A short debrief

February 11, 2023

Earlier this month I went to a few different events connected to this years’ FOSDEM, a free software meetup hosted in Brussels. I’m going to keep this post brief and just make a few observations.

Brussels has some very cool spaces

The weekend took me to a range of places, the one I wanted to highlight was the Studio City Gate, a temporary space with a skate park, brewery, community garden, and the Brussels Hackerspace. If you’re in Brussels for the weekend sometime (and if it’s still there, because it’s a temporary space), then check it out!

The kinds of communication prioritised by the different events said a lot, and seemed unconscious

FOSDEM was made up of a series of talks, involving a presentation from someone (i.e. elevated to the status of teacher) to an audience, and then usually allowing questions to be posed by the audience. The other main component were several rooms of stalls from various companies, open-source projects and organisations. This also facilitated organisation-to-audience communication, encouraging discussions to take place between the representatives of organisations and a general audience. Distributed or democratic modes of communication were fairly non-existent, outside of the party and meetups of specific groups (I attended the Matrix community meetup). Despite being decentralised both of these are examples of fairly unstructured communication.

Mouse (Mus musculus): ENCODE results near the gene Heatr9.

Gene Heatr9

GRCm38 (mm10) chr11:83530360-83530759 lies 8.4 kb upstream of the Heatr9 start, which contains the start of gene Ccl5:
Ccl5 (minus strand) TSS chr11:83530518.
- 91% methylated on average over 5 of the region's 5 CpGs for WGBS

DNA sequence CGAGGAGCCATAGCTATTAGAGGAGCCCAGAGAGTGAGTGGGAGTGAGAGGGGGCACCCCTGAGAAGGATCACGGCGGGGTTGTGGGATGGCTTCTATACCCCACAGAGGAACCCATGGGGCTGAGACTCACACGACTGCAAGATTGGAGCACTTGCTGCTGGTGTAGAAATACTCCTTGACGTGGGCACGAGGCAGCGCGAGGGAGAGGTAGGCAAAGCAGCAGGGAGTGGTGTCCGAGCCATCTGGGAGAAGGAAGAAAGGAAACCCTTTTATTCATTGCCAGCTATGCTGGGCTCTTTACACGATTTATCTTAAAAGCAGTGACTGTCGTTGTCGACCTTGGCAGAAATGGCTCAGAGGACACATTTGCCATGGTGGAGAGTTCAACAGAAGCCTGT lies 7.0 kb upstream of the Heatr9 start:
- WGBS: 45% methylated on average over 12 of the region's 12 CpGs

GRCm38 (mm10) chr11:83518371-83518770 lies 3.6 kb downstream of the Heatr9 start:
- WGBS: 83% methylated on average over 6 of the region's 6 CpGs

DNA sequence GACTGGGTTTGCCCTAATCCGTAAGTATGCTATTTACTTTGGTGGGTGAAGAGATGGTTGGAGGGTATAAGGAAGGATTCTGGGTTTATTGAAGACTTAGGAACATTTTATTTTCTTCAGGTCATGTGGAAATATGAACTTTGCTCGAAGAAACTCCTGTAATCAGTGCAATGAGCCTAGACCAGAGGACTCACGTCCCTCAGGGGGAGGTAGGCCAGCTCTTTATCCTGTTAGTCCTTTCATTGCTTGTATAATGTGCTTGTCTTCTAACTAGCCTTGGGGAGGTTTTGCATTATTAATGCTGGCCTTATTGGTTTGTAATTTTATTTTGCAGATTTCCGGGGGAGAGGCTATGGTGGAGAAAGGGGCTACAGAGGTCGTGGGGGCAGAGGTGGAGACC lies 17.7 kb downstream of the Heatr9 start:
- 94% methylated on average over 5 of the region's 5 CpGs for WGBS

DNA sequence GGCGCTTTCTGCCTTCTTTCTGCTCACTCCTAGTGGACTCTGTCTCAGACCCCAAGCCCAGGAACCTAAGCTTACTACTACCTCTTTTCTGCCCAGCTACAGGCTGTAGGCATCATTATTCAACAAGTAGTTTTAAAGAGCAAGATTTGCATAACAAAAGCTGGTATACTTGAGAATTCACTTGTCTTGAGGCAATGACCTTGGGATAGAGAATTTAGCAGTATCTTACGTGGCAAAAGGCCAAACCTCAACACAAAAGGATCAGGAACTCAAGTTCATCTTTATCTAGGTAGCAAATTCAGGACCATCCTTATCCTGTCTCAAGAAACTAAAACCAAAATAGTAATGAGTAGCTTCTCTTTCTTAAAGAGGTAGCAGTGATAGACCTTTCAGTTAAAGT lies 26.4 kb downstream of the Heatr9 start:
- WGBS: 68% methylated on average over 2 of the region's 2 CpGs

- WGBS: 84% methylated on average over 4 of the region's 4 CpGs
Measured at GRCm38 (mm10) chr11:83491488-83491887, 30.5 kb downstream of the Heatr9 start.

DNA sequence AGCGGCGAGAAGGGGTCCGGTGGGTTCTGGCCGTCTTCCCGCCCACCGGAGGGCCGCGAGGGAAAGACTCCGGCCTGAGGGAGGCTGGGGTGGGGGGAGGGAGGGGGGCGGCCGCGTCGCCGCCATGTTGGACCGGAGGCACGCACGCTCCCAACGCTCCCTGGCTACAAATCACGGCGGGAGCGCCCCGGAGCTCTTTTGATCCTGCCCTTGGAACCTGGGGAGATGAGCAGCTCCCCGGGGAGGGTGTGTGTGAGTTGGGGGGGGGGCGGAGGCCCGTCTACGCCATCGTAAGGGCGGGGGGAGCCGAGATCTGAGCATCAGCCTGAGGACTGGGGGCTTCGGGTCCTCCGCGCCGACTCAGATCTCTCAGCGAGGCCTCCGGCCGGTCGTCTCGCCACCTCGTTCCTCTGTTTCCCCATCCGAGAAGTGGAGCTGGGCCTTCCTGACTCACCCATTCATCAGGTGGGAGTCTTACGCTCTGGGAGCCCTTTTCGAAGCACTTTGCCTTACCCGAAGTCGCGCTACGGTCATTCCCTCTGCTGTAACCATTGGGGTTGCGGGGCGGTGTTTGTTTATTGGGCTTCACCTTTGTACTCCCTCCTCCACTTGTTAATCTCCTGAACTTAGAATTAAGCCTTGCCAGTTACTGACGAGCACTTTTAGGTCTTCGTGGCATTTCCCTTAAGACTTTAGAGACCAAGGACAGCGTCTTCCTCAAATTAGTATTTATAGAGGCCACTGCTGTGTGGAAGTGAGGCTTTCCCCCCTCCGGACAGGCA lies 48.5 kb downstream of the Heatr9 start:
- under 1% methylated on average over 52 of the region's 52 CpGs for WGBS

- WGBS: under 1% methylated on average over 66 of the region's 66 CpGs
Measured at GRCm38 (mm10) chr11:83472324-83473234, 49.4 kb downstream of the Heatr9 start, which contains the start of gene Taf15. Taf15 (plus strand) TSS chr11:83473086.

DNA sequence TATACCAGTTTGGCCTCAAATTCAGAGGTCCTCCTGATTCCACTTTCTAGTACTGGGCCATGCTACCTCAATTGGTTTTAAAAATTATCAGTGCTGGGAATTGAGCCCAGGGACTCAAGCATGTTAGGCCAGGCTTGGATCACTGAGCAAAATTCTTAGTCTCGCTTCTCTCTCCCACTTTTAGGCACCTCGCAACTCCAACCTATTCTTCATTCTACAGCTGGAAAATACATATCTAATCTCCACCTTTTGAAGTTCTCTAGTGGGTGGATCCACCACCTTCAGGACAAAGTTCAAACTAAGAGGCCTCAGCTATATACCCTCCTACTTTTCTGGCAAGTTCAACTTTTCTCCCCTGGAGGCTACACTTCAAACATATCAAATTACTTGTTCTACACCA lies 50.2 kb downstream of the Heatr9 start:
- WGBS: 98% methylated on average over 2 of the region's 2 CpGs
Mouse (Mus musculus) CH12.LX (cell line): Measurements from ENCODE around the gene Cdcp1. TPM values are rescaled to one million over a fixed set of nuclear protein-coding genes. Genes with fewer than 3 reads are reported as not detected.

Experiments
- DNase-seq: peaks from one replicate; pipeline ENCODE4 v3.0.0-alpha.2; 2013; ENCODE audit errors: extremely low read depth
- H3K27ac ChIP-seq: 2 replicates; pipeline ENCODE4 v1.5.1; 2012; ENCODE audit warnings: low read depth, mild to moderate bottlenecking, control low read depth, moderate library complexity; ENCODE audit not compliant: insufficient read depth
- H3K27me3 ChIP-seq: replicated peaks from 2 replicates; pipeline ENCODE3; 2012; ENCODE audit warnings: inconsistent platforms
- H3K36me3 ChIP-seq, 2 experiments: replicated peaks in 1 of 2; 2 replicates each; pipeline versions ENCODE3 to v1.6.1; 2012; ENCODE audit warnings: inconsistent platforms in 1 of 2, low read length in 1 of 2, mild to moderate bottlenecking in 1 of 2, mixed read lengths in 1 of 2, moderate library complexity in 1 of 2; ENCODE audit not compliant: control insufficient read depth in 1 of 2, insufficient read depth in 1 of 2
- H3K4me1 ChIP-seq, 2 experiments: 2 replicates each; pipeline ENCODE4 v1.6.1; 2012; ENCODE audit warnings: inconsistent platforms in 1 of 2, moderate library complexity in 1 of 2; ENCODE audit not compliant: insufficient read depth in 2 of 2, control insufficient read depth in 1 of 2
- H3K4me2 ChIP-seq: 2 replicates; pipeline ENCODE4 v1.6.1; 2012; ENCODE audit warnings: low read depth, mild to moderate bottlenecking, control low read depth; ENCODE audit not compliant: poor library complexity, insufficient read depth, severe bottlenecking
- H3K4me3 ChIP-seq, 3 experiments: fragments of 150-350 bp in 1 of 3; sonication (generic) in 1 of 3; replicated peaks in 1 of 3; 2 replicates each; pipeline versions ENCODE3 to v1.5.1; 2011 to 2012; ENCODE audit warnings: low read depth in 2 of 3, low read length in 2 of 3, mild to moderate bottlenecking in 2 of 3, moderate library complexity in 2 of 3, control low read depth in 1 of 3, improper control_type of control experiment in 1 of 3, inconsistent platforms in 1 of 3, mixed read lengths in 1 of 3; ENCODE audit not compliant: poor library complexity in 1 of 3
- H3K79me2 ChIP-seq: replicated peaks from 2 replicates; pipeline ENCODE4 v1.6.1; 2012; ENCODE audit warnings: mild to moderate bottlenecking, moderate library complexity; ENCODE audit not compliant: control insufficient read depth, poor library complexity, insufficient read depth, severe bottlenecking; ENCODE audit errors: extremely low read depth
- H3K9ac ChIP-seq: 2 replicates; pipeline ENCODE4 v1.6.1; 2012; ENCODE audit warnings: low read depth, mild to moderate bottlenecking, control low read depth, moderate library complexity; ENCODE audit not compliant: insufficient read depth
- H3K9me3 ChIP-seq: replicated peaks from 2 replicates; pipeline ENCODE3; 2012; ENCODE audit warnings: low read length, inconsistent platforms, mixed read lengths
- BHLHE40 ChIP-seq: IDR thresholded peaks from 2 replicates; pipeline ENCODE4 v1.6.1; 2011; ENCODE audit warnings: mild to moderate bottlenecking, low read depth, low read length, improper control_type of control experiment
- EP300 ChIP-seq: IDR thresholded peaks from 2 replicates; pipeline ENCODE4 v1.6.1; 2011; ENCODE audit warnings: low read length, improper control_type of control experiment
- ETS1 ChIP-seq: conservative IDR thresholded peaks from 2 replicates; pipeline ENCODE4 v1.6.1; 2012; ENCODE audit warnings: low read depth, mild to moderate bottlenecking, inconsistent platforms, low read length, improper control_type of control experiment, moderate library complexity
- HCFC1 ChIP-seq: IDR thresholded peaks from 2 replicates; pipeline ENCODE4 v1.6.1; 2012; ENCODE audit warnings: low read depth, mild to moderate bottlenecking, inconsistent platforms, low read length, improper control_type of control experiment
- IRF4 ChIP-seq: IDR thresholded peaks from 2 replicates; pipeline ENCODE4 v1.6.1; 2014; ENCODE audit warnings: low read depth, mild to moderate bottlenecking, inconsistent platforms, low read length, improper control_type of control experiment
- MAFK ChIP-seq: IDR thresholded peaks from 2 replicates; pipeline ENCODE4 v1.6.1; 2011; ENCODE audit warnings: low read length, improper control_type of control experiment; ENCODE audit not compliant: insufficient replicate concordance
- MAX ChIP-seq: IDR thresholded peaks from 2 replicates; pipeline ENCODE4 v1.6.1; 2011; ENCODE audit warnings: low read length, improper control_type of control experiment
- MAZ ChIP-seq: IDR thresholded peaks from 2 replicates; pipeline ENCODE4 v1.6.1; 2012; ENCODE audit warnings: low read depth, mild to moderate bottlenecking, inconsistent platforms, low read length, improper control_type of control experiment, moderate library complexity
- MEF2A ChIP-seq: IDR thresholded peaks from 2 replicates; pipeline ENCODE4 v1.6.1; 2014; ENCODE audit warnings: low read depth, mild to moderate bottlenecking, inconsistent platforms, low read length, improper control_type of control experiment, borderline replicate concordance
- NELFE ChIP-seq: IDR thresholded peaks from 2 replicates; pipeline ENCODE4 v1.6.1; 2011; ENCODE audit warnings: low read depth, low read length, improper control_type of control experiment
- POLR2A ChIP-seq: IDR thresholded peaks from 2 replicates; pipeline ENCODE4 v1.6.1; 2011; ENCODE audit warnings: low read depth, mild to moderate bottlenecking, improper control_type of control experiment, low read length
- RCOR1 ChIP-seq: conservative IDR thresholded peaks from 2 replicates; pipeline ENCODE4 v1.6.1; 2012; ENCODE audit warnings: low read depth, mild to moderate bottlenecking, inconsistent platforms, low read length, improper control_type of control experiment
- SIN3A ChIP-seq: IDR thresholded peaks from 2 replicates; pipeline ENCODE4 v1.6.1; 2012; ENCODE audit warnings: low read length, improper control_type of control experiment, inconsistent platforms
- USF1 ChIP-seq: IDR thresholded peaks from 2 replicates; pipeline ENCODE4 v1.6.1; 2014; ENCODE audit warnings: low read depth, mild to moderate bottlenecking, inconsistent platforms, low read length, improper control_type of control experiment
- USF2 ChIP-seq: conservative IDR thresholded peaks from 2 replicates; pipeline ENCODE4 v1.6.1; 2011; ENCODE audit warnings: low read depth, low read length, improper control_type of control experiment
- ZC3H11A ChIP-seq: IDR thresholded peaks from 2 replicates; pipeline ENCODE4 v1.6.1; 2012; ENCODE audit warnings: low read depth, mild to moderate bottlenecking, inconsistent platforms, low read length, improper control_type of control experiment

OFFDEM in contrast was made up almost exclusively of workshops and assemblies, for the most part involving smaller groups than the FOSDEM talks and using fairly typical methodology for facilitated democratic discussions. Since OFFDEM (Ozone Fast Forward: Decolonizing Europe Matters) is an offshoot event for the more politically self-aware aspects of “Free Software”, it’s not surprising that there was a greater need and a greater focus for democracy.

Nevertheless it was surprising that the experiences were so polarised, and I couldn’t help but feel like FOSDEM would have been better for having more federated political direction (and more democracy), and that likewise some of the workshops I attended at OFFDEM would have benefited from more advanced planning, well-defined objectives of practical output. Indeed someone raised a point about the overuse of general assemblies in grassroots movements, and suggested that especially for autistic and neuro-atypical people some more experimentation might have been welcome.

## Hackerspaces are everywhere, and they’re fantastic

When people ask me what they are I tend to describe hackerspaces as being like DIY libraries for sharing skills and enthusiasm. For example:

  • Many hackerspaces empower ordinary people to bring in their broken devices and fix them with the help of others in the hackerspace.
  • Computers are a very common focus, but there’s also often people who are into textiles, music, art and gardening. The scope of activities depends on the space and the people in it. A common sub-type of hackerspace is a bio-hackerspace, where people play around with biology and biocomputing.

There are many spaces like this, allover the world. I’m always surprised at the variety of very interesting people I come across at hackerspaces and the variety of things people do there. I highly recommend finding a hackerspace near you, or visiting one when you next visit a city.